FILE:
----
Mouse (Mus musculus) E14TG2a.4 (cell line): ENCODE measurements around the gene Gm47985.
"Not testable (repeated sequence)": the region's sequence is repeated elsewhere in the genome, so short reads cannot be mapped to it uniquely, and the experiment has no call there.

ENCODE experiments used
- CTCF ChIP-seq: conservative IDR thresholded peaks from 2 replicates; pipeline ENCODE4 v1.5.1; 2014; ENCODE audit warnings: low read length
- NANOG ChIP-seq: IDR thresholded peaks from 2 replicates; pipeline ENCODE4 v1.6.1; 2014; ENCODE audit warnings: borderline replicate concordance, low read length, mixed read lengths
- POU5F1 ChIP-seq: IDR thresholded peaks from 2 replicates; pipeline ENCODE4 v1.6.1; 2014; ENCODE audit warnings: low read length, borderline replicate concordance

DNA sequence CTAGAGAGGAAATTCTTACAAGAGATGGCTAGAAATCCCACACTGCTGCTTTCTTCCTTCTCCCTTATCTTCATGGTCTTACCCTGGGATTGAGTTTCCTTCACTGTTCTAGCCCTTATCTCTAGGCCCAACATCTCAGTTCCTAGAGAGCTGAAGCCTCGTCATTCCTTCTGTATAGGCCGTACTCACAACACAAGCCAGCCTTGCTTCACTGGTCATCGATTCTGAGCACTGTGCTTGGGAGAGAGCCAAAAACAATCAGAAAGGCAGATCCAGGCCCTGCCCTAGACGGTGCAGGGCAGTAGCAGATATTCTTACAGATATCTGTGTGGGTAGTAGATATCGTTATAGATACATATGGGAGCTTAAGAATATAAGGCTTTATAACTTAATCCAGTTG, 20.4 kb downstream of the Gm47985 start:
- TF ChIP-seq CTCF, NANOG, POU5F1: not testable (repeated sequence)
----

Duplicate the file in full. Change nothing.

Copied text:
Mouse (Mus musculus) E14TG2a.4 (cell line): ENCODE measurements around the gene Gm47985.
"Not testable (repeated sequence)": the region's sequence is repeated elsewhere in the genome, so short reads cannot be mapped to it uniquely, and the experiment has no call there.

ENCODE experiments used
- CTCF ChIP-seq: conservative IDR thresholded peaks from 2 replicates; pipeline ENCODE4 v1.5.1; 2014; ENCODE audit warnings: low read length
- NANOG ChIP-seq: IDR thresholded peaks from 2 replicates; pipeline ENCODE4 v1.6.1; 2014; ENCODE audit warnings: borderline replicate concordance, low read length, mixed read lengths
- POU5F1 ChIP-seq: IDR thresholded peaks from 2 replicates; pipeline ENCODE4 v1.6.1; 2014; ENCODE audit warnings: low read length, borderline replicate concordance

DNA sequence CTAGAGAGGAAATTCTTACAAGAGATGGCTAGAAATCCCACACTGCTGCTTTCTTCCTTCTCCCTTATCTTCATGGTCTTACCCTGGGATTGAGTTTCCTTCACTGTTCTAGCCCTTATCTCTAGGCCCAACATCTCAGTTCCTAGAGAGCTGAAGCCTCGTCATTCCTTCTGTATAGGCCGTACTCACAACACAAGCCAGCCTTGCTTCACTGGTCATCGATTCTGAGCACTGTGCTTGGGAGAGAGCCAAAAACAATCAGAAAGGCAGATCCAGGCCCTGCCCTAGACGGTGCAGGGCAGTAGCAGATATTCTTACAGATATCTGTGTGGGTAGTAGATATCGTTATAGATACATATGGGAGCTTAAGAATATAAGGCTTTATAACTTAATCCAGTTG, 20.4 kb downstream of the Gm47985 start:
- TF ChIP-seq CTCF, NANOG, POU5F1: not testable (repeated sequence)